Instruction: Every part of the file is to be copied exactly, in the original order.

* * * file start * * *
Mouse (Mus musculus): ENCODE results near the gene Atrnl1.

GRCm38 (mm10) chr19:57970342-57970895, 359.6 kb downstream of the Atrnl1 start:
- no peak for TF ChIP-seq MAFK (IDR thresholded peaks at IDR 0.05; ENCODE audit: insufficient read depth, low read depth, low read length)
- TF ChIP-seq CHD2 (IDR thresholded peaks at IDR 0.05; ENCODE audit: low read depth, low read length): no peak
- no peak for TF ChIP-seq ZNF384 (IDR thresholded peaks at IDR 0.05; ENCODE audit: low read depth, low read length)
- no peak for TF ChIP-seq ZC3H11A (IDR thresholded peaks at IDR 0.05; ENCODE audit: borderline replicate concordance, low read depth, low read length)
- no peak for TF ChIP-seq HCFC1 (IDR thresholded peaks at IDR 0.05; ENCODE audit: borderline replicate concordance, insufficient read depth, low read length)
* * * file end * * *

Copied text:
Mouse (Mus musculus): ENCODE results near the gene Atrnl1.

GRCm38 (mm10) chr19:57970342-57970895, 359.6 kb downstream of the Atrnl1 start:
- no peak for TF ChIP-seq MAFK (IDR thresholded peaks at IDR 0.05; ENCODE audit: insufficient read depth, low read depth, low read length)
- TF ChIP-seq CHD2 (IDR thresholded peaks at IDR 0.05; ENCODE audit: low read depth, low read length): no peak
- no peak for TF ChIP-seq ZNF384 (IDR thresholded peaks at IDR 0.05; ENCODE audit: low read depth, low read length)
- no peak for TF ChIP-seq ZC3H11A (IDR thresholded peaks at IDR 0.05; ENCODE audit: borderline replicate concordance, low read depth, low read length)
- no peak for TF ChIP-seq HCFC1 (IDR thresholded peaks at IDR 0.05; ENCODE audit: borderline replicate concordance, insufficient read depth, low read length)